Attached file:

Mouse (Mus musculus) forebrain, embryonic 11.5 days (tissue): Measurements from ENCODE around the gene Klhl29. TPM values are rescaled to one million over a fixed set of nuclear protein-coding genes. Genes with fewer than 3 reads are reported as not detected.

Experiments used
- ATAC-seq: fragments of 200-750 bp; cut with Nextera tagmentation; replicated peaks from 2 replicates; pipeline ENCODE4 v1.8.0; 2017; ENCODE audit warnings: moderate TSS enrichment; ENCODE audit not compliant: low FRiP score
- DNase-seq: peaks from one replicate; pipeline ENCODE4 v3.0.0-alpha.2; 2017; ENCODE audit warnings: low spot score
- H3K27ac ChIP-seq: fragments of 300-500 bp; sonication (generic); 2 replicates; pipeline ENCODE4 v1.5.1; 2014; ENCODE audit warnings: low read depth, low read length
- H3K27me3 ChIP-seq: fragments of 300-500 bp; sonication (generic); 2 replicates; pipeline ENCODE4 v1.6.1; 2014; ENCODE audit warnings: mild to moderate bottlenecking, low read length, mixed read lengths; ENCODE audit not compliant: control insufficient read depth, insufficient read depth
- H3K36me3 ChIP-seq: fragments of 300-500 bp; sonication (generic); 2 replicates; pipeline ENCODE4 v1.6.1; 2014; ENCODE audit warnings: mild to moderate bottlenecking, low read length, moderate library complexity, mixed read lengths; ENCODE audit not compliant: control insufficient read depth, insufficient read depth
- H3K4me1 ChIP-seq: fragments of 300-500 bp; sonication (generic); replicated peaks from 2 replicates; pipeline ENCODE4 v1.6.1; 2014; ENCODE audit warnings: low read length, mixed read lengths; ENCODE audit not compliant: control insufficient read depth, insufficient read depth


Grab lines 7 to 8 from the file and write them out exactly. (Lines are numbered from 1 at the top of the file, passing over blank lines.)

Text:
- H3K36me3 ChIP-seq: fragments of 300-500 bp; sonication (generic); 2 replicates; pipeline ENCODE4 v1.6.1; 2014; ENCODE audit warnings: mild to moderate bottlenecking, low read length, moderate library complexity, mixed read lengths; ENCODE audit not compliant: control insufficient read depth, insufficient read depth
- H3K4me1 ChIP-seq: fragments of 300-500 bp; sonication (generic); replicated peaks from 2 replicates; pipeline ENCODE4 v1.6.1; 2014; ENCODE audit warnings: low read length, mixed read lengths; ENCODE audit not compliant: control insufficient read depth, insufficient read depth